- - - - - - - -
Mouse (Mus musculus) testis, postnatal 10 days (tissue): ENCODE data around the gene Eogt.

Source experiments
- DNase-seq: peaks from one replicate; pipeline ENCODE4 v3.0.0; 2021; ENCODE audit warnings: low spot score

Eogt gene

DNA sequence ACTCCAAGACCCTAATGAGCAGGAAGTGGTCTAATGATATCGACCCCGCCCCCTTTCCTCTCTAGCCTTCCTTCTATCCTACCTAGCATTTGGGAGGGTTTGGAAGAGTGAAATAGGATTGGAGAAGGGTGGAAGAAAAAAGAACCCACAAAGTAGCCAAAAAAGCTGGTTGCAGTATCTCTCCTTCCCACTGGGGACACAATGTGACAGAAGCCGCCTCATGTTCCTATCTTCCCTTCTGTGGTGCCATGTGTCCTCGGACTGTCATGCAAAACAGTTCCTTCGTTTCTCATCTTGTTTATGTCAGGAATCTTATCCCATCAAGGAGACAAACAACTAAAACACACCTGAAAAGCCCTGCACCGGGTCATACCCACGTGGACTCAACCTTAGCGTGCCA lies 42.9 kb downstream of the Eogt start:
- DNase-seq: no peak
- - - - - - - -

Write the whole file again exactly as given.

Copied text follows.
Mouse (Mus musculus) testis, postnatal 10 days (tissue): ENCODE data around the gene Eogt.

Source experiments
- DNase-seq: peaks from one replicate; pipeline ENCODE4 v3.0.0; 2021; ENCODE audit warnings: low spot score

Eogt gene

DNA sequence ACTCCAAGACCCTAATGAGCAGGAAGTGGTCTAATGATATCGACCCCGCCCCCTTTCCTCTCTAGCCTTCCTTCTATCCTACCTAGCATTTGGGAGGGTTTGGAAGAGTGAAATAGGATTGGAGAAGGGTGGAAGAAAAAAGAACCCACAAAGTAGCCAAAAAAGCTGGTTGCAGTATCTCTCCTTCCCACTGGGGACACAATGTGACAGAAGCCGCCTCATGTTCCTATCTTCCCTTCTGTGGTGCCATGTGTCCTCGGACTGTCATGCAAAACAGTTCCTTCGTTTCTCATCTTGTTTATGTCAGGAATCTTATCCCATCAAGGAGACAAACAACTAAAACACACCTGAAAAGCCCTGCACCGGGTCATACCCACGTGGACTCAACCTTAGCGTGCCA lies 42.9 kb downstream of the Eogt start:
- DNase-seq: no peak